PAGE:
Mindfulness of Beliefs

Bring it to the next level

Image by Bob Dmyt
Taking mindfulness up to the next level, we can use it to improve further aspects, of our lives

Our beliefs influence our lives in ways that it can be quite staggering to comprehend. And we can gain sufficient understanding of beliefs, and how being mindful of them can improve our lives, in a relatively short period of time. There’s little need to go into a detailed study of beliefs, all we need do, is apply some simple understandings of them – and mindfulness – in order to make some powerful changes.

Lets’s begin with a useful example of beliefs in relationships

Think about growing up with a parent (or parents) who believed that relationships can be open. If you’re unsure of what I mean by ‘open’ please look up the exact meaning of this type of relationship here. On a personal level, I have very firm boundaries in respect of intimate relationships, and that’s how it works for me. Some might describe my view, or beliefs, as dated or restricted in some way, however, from my understanding, open relationships tend to create far more problems than they solve. Anyway, consider how things might be to a child growing up in such a household. A specific example I can share with you is, that of a child who sensed her mothers disappointment at her fathers promiscuity. This disappointment was emotionally transferred to the child who went on to believe that relationships where ‘disappointing’.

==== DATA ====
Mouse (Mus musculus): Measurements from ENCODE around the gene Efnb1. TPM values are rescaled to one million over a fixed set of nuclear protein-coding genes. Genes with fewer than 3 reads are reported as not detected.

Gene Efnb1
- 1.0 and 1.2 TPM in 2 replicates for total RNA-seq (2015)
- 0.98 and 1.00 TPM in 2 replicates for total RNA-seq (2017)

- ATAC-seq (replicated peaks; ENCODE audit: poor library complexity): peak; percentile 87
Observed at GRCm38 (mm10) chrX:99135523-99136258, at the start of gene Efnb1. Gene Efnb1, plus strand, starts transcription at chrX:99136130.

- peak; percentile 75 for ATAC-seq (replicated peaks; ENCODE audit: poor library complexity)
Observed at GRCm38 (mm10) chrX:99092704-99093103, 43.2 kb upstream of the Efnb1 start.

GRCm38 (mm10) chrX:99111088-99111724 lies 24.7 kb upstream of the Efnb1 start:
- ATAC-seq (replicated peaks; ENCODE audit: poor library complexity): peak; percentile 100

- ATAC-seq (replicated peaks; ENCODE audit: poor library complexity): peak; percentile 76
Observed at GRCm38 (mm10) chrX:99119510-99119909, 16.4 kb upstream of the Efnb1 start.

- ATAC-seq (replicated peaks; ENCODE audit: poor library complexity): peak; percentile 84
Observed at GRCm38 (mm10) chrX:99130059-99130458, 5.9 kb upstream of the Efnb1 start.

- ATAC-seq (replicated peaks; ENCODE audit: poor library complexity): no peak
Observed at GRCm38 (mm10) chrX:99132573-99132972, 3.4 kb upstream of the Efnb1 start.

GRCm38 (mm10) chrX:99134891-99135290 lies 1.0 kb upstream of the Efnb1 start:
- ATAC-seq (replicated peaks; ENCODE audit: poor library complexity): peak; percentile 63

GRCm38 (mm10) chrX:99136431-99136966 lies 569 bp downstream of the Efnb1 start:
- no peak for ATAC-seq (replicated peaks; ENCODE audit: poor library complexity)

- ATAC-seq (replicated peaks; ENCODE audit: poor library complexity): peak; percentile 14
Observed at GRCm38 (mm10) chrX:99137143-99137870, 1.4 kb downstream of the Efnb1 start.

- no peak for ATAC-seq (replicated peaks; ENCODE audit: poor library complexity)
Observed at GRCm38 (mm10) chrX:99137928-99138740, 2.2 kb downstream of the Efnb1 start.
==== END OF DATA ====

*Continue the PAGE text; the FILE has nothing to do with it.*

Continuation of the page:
Now, the point to be mindful of here is, the question of how such an individual went on to create disappointing relationships, as an adult. To help with this, we can ask ourselves the question: what would need to happen for me to find relationships disappointing? And I’m not talking specifically about intimate relationships here. The deep rooted belief that relationships are disappointing will spill over into all relationships. We must remember that the mind has a tendency to generalize when it come to beliefs. The mind will group all relationships together and find ways in which they are all a disappointment in one form or another.

When asking yourself that earlier question, I wonder what answer came back to you? Perhaps disappointment in a relationship would be something as simple as poor timekeeping. In the case of the individual who grew up in a promiscuous household, she found relationships disappointing, when she couldn’t trust people to stay true to future arrangements. The way in which she did this, was to always make some small change to plans with friends, that would involve some uninvited element that would then cause her friends to feel disappointed. This would then cause her friends to make changes that then disappointed her. The end result being the fulfillment of her belief that relationships are disappointing.

Take some time with that last paragraph, as understanding it fully, will prove very powerful.

Until we’re mindful of how we find fulfillment of our beliefs, and take responsibility for this, we will continue running around in circles

It’s useful to keep in mind how it is us that creates our own difficulties. It’s far too easy to blame some sort of external element. This is of course the point. The mind would prefer to hold on to its beliefs because to do this is an efficient use of energy. So pinning the blame somewhere, other than on ourselves, saves energy. Change takes effort. Changing beliefs takes a great deal of effort, and yet through being mindful, of how our beliefs can be influencing the flow of our lives, change begins to gently happen. A gentle flow is preferable and this is helped through mindfulness of our beliefs.

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